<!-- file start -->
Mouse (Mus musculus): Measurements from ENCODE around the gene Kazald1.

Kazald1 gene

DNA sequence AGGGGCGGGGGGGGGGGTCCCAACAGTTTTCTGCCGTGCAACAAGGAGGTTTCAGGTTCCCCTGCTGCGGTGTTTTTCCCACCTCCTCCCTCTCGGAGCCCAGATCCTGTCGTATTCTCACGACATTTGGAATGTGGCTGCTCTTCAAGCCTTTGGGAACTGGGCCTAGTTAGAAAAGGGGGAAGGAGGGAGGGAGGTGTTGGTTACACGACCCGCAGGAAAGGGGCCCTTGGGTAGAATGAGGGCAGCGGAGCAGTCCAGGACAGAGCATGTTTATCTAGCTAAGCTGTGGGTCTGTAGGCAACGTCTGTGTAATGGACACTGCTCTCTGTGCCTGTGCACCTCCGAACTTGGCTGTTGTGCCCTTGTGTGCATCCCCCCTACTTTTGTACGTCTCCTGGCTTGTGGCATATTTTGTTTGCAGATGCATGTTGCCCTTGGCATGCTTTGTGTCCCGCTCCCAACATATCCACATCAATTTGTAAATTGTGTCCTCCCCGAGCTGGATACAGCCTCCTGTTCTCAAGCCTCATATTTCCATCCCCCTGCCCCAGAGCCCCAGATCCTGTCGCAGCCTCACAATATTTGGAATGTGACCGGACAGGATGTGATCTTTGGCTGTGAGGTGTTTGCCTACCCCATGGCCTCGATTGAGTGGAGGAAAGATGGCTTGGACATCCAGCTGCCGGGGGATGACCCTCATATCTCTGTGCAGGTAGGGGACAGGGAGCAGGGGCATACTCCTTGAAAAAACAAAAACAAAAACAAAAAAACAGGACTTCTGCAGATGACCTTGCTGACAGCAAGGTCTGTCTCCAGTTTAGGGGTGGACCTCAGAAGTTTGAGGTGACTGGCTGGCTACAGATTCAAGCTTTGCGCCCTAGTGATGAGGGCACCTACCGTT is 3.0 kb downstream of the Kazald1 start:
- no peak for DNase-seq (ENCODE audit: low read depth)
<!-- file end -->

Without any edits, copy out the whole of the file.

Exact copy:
Mouse (Mus musculus): Measurements from ENCODE around the gene Kazald1.

Kazald1 gene

DNA sequence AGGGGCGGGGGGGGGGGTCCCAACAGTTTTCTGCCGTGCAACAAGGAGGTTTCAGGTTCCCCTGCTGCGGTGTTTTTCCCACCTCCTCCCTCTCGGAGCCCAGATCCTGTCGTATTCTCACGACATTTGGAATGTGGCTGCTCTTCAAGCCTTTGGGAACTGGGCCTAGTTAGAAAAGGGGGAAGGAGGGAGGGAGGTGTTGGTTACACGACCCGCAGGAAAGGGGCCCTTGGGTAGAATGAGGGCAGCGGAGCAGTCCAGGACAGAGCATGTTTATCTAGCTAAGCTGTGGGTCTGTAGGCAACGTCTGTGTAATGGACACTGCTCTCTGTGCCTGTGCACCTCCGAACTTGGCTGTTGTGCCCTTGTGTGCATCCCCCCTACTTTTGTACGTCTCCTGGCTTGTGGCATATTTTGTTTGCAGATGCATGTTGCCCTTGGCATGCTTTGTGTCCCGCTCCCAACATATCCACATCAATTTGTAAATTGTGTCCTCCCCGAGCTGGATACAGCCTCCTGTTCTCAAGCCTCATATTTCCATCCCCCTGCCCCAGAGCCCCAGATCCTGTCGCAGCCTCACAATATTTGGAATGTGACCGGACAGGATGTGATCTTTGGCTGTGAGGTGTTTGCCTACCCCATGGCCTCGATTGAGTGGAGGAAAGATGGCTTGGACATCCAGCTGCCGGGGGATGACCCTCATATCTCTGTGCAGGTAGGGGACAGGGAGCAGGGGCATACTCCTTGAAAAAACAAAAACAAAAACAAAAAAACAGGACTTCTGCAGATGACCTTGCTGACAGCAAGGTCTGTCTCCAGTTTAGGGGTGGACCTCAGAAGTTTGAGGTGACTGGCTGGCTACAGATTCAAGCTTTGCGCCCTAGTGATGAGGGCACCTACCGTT is 3.0 kb downstream of the Kazald1 start:
- no peak for DNase-seq (ENCODE audit: low read depth)